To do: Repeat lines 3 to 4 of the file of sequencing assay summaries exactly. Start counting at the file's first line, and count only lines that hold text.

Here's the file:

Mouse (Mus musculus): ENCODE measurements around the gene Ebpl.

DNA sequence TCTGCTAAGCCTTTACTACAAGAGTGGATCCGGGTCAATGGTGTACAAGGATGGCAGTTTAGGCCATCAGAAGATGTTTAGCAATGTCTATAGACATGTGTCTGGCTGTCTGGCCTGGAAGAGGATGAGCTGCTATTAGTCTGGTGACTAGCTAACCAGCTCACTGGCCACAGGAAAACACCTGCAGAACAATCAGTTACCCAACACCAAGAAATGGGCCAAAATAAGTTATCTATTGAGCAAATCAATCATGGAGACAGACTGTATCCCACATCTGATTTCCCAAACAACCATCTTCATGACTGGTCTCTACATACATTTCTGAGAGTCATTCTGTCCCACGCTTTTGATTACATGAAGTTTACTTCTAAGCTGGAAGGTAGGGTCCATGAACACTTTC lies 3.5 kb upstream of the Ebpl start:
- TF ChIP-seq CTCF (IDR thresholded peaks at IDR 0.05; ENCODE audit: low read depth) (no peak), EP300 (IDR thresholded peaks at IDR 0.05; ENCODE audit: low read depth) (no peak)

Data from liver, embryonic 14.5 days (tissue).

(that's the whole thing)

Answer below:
- TF ChIP-seq CTCF (IDR thresholded peaks at IDR 0.05; ENCODE audit: low read depth) (no peak), EP300 (IDR thresholded peaks at IDR 0.05; ENCODE audit: low read depth) (no peak)

Data from liver, embryonic 14.5 days (tissue).